The latest quarterly changes in growth continue the flattening trend off the sharp escalations experienced in construction since the start of the pandemic. However, the industry is still facing significant challenges.
For those grappling with building projects and bearing the brunt of delays, cost increases in materials, labour shortages, and extended completion dates, there is now the additional strain of relentless interest rate rises and extreme rental market conditions influenced by price and availability of accommodation. These factors continue to exert pressure on the rising cost of materials and labour.
Can we expect any reprieve as we move through 2023?
Our research, based on conversations with industry colleagues, reveals a mixed bag of reactions and forecasts for the times ahead. When it comes to complex construction issues, there are multiple layers of problems to work through. However, our key observation is that the market will continue to be volatile and walk a tightrope of challenges.
1,672 construction companies have entered administration over the first 9 months of 2022/23, representing an 84% increase over the previous year.
Although we have seen a flattening of the curve over the past three quarters, there are still critical areas of concern that remain in place, such as:
- The overall health of the construction industry, which still faces cost pressures for various materials (albeit some supply chains have improved), ongoing labour issues, and delays in project completion. Demand for materials remains high due to the volume of work already in the pipeline.
- The fallout of these cost pressures is being felt within the industry, as figures released by ASIC indicate that 1,672 construction companies have entered administration over the first 9 months of 2022/23, representing an 84% increase over the previous year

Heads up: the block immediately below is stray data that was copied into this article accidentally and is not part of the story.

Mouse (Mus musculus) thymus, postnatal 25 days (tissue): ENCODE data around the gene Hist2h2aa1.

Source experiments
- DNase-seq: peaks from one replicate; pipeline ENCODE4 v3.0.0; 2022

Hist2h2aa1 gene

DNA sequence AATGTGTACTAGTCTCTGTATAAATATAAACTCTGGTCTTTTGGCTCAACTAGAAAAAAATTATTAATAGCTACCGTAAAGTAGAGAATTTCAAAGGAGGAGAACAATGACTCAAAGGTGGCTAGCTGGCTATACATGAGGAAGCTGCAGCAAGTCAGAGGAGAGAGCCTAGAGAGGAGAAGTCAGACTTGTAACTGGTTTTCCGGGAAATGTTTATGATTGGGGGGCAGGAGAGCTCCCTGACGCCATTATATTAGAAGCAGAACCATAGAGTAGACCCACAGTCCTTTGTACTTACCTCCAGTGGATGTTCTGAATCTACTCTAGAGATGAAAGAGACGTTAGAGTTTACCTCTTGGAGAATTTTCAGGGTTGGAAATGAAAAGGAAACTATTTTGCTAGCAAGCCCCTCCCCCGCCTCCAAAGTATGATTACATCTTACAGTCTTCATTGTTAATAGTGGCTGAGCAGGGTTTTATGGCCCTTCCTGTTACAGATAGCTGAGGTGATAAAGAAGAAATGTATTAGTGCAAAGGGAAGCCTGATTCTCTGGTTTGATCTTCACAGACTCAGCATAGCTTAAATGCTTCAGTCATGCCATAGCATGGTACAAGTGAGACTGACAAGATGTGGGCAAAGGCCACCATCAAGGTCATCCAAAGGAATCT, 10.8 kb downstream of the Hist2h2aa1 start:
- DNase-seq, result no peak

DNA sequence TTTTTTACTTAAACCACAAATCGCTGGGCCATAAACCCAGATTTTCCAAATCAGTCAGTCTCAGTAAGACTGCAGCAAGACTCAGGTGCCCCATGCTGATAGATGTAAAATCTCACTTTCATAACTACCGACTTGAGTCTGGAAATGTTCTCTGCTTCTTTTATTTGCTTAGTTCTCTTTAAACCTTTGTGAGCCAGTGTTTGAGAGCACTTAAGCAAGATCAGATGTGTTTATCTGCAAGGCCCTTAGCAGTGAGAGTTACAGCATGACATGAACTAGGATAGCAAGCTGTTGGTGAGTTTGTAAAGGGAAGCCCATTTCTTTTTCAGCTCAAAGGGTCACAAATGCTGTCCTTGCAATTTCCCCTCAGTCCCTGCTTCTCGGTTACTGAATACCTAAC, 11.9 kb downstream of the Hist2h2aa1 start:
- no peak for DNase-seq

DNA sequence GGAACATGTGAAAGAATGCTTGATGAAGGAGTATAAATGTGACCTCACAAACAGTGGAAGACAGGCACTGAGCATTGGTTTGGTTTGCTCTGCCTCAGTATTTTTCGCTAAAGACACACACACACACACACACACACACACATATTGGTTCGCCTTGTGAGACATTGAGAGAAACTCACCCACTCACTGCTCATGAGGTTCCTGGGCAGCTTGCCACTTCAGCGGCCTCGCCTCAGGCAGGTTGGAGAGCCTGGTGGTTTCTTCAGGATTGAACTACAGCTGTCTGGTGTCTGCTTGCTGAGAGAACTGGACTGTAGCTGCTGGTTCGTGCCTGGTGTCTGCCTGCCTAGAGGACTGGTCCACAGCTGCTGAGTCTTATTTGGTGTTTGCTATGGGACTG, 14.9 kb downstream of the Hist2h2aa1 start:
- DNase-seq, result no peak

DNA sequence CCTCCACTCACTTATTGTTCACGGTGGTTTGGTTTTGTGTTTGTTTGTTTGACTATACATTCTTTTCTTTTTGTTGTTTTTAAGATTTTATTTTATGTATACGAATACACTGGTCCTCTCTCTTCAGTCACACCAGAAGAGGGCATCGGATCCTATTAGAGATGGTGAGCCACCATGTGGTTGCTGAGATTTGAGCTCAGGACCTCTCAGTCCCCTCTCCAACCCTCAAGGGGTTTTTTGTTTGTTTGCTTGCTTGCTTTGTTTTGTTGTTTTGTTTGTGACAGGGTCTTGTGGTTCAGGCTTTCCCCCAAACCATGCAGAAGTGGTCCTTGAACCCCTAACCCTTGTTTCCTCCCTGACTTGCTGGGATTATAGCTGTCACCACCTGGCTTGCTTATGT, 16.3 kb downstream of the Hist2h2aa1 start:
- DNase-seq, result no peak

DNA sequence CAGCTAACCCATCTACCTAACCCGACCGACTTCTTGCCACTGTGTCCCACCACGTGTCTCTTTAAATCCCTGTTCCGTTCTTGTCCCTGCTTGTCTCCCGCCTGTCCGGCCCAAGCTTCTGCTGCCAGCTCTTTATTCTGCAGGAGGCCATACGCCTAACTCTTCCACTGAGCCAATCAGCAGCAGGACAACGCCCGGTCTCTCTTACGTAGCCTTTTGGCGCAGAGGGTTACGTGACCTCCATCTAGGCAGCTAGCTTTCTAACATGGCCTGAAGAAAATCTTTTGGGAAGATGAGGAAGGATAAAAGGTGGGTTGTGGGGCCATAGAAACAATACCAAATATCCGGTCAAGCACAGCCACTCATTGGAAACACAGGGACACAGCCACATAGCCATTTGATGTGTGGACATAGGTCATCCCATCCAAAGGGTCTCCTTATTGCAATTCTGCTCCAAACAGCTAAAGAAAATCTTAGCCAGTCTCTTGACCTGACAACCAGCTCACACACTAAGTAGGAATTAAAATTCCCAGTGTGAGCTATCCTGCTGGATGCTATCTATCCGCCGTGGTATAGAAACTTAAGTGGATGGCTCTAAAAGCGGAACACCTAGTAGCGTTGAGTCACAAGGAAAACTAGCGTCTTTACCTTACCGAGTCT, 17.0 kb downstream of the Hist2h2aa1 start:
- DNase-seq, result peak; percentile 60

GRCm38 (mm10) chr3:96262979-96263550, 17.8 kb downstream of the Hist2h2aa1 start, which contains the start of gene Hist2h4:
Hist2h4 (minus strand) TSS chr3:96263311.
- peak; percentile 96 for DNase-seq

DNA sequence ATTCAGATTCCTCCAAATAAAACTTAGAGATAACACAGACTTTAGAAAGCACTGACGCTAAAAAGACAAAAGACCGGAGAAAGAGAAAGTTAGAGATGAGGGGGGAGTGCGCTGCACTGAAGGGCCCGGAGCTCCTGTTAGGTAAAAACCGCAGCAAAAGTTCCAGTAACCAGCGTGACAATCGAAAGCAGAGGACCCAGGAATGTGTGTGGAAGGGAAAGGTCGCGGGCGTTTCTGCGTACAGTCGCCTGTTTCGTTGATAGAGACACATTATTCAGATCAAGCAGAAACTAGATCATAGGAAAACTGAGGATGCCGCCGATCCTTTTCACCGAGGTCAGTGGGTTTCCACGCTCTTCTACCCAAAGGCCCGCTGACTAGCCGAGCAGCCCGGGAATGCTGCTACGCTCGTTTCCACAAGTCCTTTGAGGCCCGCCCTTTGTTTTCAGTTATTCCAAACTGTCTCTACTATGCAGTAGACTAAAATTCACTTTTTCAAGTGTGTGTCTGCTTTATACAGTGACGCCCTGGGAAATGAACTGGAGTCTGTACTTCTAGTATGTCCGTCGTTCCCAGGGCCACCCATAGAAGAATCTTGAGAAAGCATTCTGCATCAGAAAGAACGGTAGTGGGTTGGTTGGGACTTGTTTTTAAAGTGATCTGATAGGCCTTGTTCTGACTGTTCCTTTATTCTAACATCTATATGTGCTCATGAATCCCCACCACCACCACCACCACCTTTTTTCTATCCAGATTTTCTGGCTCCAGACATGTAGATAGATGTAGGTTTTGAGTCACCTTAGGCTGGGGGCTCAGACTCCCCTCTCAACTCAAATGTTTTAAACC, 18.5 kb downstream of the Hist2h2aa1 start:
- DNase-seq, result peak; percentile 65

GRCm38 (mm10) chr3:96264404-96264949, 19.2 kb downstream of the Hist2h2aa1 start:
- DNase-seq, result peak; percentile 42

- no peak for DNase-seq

- Residential construction activity is generally trending downwards across the country, primarily due to the Federal Government’s COVID homebuilder stimulus grants distorting demand. However, there is still strong underlying demand for housing and a concerning lack of supply.
- There continues to be pent-up demand for housing across the country in general. Although we may see a softening of the curve in the short term, building activity will need to accelerate in order to address the crippling housing shortage being experienced nationally.
House Construction Index Shows Growth
On a positive note, the ABS (House Construction Index) registered a quarterly growth rate of 1.6% for March 2033, compared to 4.2% in March 2022. Annually, we have recorded an increase of 11.4% compared to the peak of 17.3% recorded in June 2022. While this decrease provides some reprieve, given the many factors associated with the construction crisis this result could potentially be short-term.
Some builders are reporting that some materials are slowly becoming more available, with previous shortages now easing. For example, steel products have experienced a price fall (ABS March 2023). The rate of price increases has eased in the recent quarter (ABS March 2023) as the supply of building materials improved due to increased domestic production and imports. However, the most significant challenge remains sourcing sufficient skilled labour to satisfy demand and undertake the high volume backlog of work.
Ensuring Adequate Insurance Coverage
Looking ahead it is evident that the construction sector still has significant challenges. It is also evident that our property market in general will deliver change and a varied level of performance and activity.
In our work within the strata industry, owners and managers need to ensure that their property is accurately insured as this issue has become more challenging since the COVID pandemic. Prior to the pandemic, construction costs were relatively stable and the more common issue was deemed to be over-insurance due to automatic fixed percentage annual escalations applied to strata properties. In today’s landscape however, if you are not reviewing your position regularly, you may be significantly under-insured, which can have serious consequences.
In a volatile and rapidly changing market, it is best practice to assess your property insurance annually.
At Acumentis, we offer our clients independent professional advice and guidance with their property decisions based on our genuine care in helping them reach the best possible outcome that is right for them. By reaching out to the Acumentis team, we can assist you with all your property requirements and ensure you have adequate and up-to-date insurance coverage.